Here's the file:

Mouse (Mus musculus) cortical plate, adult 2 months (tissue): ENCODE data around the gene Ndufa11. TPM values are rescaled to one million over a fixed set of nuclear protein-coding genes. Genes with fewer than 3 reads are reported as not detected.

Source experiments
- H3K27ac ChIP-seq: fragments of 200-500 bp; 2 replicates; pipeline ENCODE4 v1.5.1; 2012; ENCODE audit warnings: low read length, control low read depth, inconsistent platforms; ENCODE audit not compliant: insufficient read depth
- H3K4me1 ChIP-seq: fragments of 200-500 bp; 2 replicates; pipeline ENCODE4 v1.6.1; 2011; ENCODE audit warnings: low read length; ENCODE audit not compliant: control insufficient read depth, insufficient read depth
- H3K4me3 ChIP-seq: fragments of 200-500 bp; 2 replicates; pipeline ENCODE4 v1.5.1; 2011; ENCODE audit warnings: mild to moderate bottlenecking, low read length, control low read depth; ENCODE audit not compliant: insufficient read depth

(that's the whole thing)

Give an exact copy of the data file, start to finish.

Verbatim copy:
Mouse (Mus musculus) cortical plate, adult 2 months (tissue): ENCODE data around the gene Ndufa11. TPM values are rescaled to one million over a fixed set of nuclear protein-coding genes. Genes with fewer than 3 reads are reported as not detected.

Source experiments
- H3K27ac ChIP-seq: fragments of 200-500 bp; 2 replicates; pipeline ENCODE4 v1.5.1; 2012; ENCODE audit warnings: low read length, control low read depth, inconsistent platforms; ENCODE audit not compliant: insufficient read depth
- H3K4me1 ChIP-seq: fragments of 200-500 bp; 2 replicates; pipeline ENCODE4 v1.6.1; 2011; ENCODE audit warnings: low read length; ENCODE audit not compliant: control insufficient read depth, insufficient read depth
- H3K4me3 ChIP-seq: fragments of 200-500 bp; 2 replicates; pipeline ENCODE4 v1.5.1; 2011; ENCODE audit warnings: mild to moderate bottlenecking, low read length, control low read depth; ENCODE audit not compliant: insufficient read depth